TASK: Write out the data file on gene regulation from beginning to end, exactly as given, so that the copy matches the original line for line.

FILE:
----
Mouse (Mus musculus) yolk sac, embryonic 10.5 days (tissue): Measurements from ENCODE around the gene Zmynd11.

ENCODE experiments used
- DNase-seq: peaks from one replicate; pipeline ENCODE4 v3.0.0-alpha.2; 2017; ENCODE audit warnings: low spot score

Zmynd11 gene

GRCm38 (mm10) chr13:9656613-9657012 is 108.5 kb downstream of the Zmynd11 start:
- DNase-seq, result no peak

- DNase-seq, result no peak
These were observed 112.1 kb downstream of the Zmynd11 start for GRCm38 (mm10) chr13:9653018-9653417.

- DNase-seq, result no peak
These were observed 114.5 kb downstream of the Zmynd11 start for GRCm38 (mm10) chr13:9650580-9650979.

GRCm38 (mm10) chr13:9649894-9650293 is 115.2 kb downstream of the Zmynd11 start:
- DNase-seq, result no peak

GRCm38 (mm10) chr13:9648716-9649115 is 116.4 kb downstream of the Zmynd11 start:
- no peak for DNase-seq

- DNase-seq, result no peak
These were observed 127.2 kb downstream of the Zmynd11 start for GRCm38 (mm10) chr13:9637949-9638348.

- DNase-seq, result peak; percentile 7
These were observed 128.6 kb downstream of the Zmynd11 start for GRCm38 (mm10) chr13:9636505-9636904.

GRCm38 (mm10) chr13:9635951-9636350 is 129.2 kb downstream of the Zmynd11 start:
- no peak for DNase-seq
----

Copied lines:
Mouse (Mus musculus) yolk sac, embryonic 10.5 days (tissue): Measurements from ENCODE around the gene Zmynd11.

ENCODE experiments used
- DNase-seq: peaks from one replicate; pipeline ENCODE4 v3.0.0-alpha.2; 2017; ENCODE audit warnings: low spot score

Zmynd11 gene

GRCm38 (mm10) chr13:9656613-9657012 is 108.5 kb downstream of the Zmynd11 start:
- DNase-seq, result no peak

- DNase-seq, result no peak
These were observed 112.1 kb downstream of the Zmynd11 start for GRCm38 (mm10) chr13:9653018-9653417.

- DNase-seq, result no peak
These were observed 114.5 kb downstream of the Zmynd11 start for GRCm38 (mm10) chr13:9650580-9650979.

GRCm38 (mm10) chr13:9649894-9650293 is 115.2 kb downstream of the Zmynd11 start:
- DNase-seq, result no peak

GRCm38 (mm10) chr13:9648716-9649115 is 116.4 kb downstream of the Zmynd11 start:
- no peak for DNase-seq

- DNase-seq, result no peak
These were observed 127.2 kb downstream of the Zmynd11 start for GRCm38 (mm10) chr13:9637949-9638348.

- DNase-seq, result peak; percentile 7
These were observed 128.6 kb downstream of the Zmynd11 start for GRCm38 (mm10) chr13:9636505-9636904.

GRCm38 (mm10) chr13:9635951-9636350 is 129.2 kb downstream of the Zmynd11 start:
- no peak for DNase-seq